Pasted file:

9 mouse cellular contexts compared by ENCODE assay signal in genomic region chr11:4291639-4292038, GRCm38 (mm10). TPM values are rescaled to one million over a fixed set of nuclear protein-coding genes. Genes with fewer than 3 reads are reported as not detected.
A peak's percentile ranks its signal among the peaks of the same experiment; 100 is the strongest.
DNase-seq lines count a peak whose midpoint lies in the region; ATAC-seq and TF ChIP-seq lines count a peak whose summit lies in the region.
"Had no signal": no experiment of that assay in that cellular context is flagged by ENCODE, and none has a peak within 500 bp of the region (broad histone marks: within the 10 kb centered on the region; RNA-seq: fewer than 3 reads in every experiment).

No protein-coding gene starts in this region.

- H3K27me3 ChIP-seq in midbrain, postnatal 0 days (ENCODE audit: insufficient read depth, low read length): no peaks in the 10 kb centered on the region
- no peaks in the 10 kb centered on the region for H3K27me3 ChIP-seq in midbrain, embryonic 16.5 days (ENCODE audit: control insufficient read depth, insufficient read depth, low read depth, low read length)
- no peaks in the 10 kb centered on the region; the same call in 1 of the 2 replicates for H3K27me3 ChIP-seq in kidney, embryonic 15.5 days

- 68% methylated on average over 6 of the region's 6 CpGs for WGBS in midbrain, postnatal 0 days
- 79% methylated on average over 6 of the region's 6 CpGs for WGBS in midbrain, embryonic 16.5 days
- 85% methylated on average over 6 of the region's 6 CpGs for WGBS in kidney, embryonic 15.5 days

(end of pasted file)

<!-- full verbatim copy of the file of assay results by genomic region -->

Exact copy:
9 mouse cellular contexts compared by ENCODE assay signal in genomic region chr11:4291639-4292038, GRCm38 (mm10). TPM values are rescaled to one million over a fixed set of nuclear protein-coding genes. Genes with fewer than 3 reads are reported as not detected.
A peak's percentile ranks its signal among the peaks of the same experiment; 100 is the strongest.
DNase-seq lines count a peak whose midpoint lies in the region; ATAC-seq and TF ChIP-seq lines count a peak whose summit lies in the region.
"Had no signal": no experiment of that assay in that cellular context is flagged by ENCODE, and none has a peak within 500 bp of the region (broad histone marks: within the 10 kb centered on the region; RNA-seq: fewer than 3 reads in every experiment).

No protein-coding gene starts in this region.

- H3K27me3 ChIP-seq in midbrain, postnatal 0 days (ENCODE audit: insufficient read depth, low read length): no peaks in the 10 kb centered on the region
- no peaks in the 10 kb centered on the region for H3K27me3 ChIP-seq in midbrain, embryonic 16.5 days (ENCODE audit: control insufficient read depth, insufficient read depth, low read depth, low read length)
- no peaks in the 10 kb centered on the region; the same call in 1 of the 2 replicates for H3K27me3 ChIP-seq in kidney, embryonic 15.5 days

- 68% methylated on average over 6 of the region's 6 CpGs for WGBS in midbrain, postnatal 0 days
- 79% methylated on average over 6 of the region's 6 CpGs for WGBS in midbrain, embryonic 16.5 days
- 85% methylated on average over 6 of the region's 6 CpGs for WGBS in kidney, embryonic 15.5 days